Medieval documents displayed at Krannert

Photo by Greg Gancarz | This book from England, ca. 1400, is rare in that it still contains the subtle ways book makers would mark out lines and basic designs for each page, details that would usually be painted over in the final product.

Photo by Greg Gancarz |
This book from England, ca. 1400, is rare in that it still contains the subtle ways book makers would mark out lines and basic designs for each page, details that would usually be painted over in the final product.

Greg Gancarz

Staff Writer

Visitors to the University of Illinois Krannert Art Museum over the past several weeks have likely passed through its most recent exhibition “Making and Breaking Medieval Manuscripts,” located in the West Gallery, focused on handwritten or printed texts from the 13th-16th centuries.

The items on display included hand drawn text and illustrations, such as royal family bloodlines, regional maps, and even scores of renaissance music. Each piece of artwork tells a different story about itself and its owners throughout the ages.

For an even more in-depth examination of the texts, specifically medieval charters and legal documents, the museum hosted Carol Symes to speak on the evening of Feb. 9, the last event of the exhibit. Symes, an associate professor of history, global studies, and medieval studies at the University of Illinois, has already written several books on her specialty and is in the process of working on yet another one.

Held in the Krannert Art Museum Auditorium, the talk titled “Cherishing Charters in Medieval England: Archives of Passion, Aspiration, Longing, and Loss,” delved into an examination of these near-ancient texts, describing the importance these legal documents had for medieval citizens and explaining how even the littlest marks and details could shed light on where a piece of parchment had been on its long journey.

Often times, the legal records, contracts, and other records discussed by Symes survived by little more than mere chance. Unfortunately for medievalists like herself, books and records used on a daily basis in that time period rarely survive to be studied by today’s scholars.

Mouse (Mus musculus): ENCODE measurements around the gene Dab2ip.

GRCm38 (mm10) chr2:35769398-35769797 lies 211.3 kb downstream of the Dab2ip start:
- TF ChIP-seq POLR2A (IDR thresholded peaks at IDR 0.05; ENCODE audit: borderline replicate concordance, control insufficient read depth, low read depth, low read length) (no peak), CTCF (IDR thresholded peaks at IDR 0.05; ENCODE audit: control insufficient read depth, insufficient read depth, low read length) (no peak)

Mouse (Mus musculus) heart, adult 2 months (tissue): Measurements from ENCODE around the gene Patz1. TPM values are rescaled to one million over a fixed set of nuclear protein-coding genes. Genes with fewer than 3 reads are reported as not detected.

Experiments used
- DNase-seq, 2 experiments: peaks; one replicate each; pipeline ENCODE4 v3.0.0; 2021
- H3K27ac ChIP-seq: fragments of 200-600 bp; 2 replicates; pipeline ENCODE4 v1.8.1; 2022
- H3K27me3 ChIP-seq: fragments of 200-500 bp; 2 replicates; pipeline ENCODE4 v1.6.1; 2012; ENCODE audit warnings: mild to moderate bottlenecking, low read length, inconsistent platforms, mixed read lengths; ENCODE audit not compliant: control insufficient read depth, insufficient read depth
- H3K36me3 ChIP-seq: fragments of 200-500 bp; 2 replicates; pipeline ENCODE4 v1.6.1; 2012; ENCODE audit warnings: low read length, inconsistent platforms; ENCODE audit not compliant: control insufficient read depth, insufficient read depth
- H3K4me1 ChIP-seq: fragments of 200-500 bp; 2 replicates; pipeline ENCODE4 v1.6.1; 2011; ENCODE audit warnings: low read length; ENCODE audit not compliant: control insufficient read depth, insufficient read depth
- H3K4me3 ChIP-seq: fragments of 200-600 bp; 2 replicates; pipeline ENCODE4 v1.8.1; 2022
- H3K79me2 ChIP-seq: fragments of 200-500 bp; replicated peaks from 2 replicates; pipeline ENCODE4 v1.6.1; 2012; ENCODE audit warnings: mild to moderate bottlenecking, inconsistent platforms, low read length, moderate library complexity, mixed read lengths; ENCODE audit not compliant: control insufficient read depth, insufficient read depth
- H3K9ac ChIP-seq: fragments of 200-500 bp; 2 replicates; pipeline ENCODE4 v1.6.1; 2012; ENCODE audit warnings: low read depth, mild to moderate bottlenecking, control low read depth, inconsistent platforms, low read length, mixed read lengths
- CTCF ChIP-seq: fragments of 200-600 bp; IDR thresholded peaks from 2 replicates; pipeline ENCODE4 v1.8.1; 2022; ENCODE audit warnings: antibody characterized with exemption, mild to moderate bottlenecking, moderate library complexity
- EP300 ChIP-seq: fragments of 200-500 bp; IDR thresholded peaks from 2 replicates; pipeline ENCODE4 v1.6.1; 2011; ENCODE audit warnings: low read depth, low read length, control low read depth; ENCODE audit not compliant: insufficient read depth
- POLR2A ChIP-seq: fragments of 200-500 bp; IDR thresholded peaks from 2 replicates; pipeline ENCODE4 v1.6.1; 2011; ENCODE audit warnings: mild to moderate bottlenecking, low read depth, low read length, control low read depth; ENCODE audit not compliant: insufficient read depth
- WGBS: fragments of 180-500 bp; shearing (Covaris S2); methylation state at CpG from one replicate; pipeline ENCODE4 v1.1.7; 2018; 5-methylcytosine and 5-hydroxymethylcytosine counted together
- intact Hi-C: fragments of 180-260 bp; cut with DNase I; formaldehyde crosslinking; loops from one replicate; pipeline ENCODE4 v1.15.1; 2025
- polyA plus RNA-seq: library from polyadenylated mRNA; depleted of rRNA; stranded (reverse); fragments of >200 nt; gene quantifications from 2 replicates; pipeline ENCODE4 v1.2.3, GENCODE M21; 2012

Only the rare items usually stand the test of time, with legal documents often being among them, due to their importance in proving land ownership in the medieval world. They were similar to today’s legal documents, except there was usually only one copy for each party, so losing it was not something to be taken lightly.

Some of the most revealing stories came directly from the text of the last wills themselves. These centuries-old tomes offered a glimpse into the personalities and intimate lives of the everyday people of the past.

On one will, entirely written in Latin, Symes pointed out a curious annotation on the bottom—the only English on the entire piece. Seeing as how English was not considered a legal language for documents at the time, Symes proposed the text, which was an edit to the previously written will, was likely a last minute change made by a man on his deathbed. With no time to hire and find a scribe to make an addendum in proper Latin, the head of the household wrote in his last wishes in the only language he knew.

Stories like these litter the parchments and papers that Symes pours over for her work every day, each piece providing insight and intrigue into lives long since passed.

In Symes own words: “handwriting really is the work of the hand, and we can just learn so much by taking that seriously.”

On Feb. 13, the pieces on display in the west wing of the Krannert Gallery were once again packed up and put into the archives, much like they once were for preservation many centuries ago. Most of the incredible craftsmanship and artwork will not go far however, with most of it residing at the University of Illinois’ Rare Book and Manuscript Library.